Focusing on the inner-workings of the First Crusade in a way that no other work has done, The First Crusade and the Idea of Crusading delves into the Crusade's organization, its finances, and the division of authority and responsibility among its leaders and their relationships with one another and with their subordinates.

In the year 1095, Pope Urban II initiated what is known today as the First Crusade. Following what was then conventional practice among church reformers, the Pope referred to his war of liberation as Christ's own war, to be fought in accordance with God's will and intentions.

Urban II called this a war of liberation for two reasons: one, to free the church of Jerusalem from oppression and pillage by the Muslims and to liberate western churches in general; and two, to free the city of Jerusalem from the servitude into which it has fallen. This summons of the lay knight to the faith between 1095 and 1096 was Urban II's personal response to an appeal that had reached him from eastern Christians.

In this classic work, Jonathan Riley-Smith, today one of the world's most renowned crusade historians, approaches this central and well-known topic of medieval history with freshness and impeccable research. Through the vivid presentation of a wide range of European chronicles and charter collections, Riley-Smith provides a striking illumination of crusader motives and responses and a thoughtful analysis of the mechanisms that made this expedition successful.


HelloBoB:D
This is a brilliant book by a leading historian of the crusades. It needs to be understood on its own terms: it's a detailed analysis of *why* so many Europeans set off on the 1st Crusade. Riley-Smith has produced a closely-argued analysis that places the crusade within the context of the world of eleventh-century Europe that created it. This isn't the place to go if you want accounts of the battles of the crusade, and it isn't a "light" read. But it's extremely valuable---I've assigned it several times to my classes.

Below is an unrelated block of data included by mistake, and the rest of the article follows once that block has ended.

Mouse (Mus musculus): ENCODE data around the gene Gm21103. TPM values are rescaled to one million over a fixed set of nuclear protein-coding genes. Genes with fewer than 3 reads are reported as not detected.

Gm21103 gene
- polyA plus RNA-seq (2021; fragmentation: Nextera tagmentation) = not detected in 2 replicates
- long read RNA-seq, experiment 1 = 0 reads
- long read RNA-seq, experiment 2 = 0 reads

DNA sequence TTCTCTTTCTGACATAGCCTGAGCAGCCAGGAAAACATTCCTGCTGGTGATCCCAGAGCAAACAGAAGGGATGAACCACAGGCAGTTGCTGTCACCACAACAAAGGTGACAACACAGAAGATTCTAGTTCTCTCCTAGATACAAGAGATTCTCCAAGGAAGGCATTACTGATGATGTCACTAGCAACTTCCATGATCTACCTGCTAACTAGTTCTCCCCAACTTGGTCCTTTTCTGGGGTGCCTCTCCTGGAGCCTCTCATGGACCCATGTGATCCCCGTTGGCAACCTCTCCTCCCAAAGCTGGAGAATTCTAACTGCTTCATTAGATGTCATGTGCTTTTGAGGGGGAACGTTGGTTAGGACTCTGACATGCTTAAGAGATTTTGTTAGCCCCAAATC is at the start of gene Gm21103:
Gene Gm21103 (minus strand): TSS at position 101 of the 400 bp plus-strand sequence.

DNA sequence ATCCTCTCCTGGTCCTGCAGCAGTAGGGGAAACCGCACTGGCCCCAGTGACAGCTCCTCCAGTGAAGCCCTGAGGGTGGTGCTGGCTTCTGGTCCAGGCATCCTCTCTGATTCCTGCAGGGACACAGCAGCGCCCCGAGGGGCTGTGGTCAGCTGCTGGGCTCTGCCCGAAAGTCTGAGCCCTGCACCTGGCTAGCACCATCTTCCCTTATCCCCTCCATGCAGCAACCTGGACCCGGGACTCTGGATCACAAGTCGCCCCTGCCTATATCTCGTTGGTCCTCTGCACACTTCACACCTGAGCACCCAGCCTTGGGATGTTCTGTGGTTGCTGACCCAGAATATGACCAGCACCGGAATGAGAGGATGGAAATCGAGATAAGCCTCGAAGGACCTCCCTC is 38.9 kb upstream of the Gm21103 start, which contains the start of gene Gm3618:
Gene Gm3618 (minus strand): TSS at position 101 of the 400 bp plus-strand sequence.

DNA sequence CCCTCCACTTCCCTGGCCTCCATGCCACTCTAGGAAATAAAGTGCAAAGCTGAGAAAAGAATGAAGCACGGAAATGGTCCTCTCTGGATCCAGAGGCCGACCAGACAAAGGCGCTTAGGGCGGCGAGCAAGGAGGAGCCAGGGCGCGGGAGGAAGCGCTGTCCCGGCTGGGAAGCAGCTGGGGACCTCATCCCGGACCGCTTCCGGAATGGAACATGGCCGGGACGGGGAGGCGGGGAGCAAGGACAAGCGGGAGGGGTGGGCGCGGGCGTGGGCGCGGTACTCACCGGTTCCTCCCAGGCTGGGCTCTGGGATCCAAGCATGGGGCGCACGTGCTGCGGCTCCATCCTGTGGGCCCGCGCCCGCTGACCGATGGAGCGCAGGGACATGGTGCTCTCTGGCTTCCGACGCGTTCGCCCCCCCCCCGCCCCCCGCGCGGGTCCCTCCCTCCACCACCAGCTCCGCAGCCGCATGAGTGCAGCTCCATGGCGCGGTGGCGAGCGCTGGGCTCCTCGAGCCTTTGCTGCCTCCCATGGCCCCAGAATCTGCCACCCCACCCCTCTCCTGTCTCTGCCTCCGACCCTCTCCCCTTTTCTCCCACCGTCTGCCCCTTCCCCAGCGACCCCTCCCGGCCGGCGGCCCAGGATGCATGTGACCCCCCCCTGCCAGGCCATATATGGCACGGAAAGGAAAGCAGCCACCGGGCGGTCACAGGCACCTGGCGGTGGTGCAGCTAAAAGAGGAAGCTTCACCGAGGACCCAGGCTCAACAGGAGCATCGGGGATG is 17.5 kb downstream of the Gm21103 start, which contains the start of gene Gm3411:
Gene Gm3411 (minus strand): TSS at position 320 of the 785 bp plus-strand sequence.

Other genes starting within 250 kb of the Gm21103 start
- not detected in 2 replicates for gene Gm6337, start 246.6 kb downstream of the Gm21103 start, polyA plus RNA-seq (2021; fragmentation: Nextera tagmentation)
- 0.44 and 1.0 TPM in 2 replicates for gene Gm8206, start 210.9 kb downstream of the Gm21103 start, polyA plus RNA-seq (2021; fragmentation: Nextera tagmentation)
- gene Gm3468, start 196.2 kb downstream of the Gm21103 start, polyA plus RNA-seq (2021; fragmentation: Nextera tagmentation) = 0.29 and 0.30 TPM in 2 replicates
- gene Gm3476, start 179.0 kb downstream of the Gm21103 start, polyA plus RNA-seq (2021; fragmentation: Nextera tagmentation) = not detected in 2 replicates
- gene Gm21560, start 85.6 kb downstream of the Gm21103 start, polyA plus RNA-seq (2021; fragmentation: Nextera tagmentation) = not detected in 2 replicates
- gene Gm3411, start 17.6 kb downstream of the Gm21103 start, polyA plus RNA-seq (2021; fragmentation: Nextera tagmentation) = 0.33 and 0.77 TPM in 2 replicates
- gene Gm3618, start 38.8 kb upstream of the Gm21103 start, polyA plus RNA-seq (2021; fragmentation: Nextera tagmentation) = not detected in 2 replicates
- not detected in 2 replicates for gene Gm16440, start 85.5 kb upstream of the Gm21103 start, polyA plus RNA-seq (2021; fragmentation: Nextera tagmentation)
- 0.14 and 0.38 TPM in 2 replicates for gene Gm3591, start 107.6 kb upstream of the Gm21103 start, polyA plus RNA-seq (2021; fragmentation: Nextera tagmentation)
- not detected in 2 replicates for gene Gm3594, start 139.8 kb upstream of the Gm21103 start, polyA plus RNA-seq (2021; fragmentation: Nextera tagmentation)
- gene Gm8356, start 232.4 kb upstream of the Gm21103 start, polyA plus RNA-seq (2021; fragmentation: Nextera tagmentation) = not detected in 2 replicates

Kajikus
Riley Smith focuses on the title of his book, that is what he wants to present and does. It is not a light read, but anyway it is very clear and dinamic; the author presents facts in an interesting and condensed way, and he does take time (we apreciate that!)to explain the sources he has used in his investigation.
Felhann
As a student of history, not focused on the period, I found this book a hard and annoying read. Riley-Smith focuses too much on proving his arguments through repetative evidence, and only through a close examination and arduous reading of the title from front to end does one gain a good understanding of what Riley-Smith wanted to convey. The art of story-telling does not live in this one...
Olwado
I needed to read this book for a class, and of all the books I have read on the crusade this is by far the most boring.
Keath
Riley-Smith, widely acknowledged as an expert in Crusade studies, has presented here a book which is not a dry recitation of Crusade facts but instead an examination of motives behind the Crusade: WHY did the Crusading knights choose to heed Urban's call and head off into a strange land to fight? WHY did Urban issue that call in the first place? What were the kinds of hardships a Crusader might have faced?

This is an extremely well-written, well-researched book and I would recommend it to anyone interested in the fields of medieval or Crusade studies.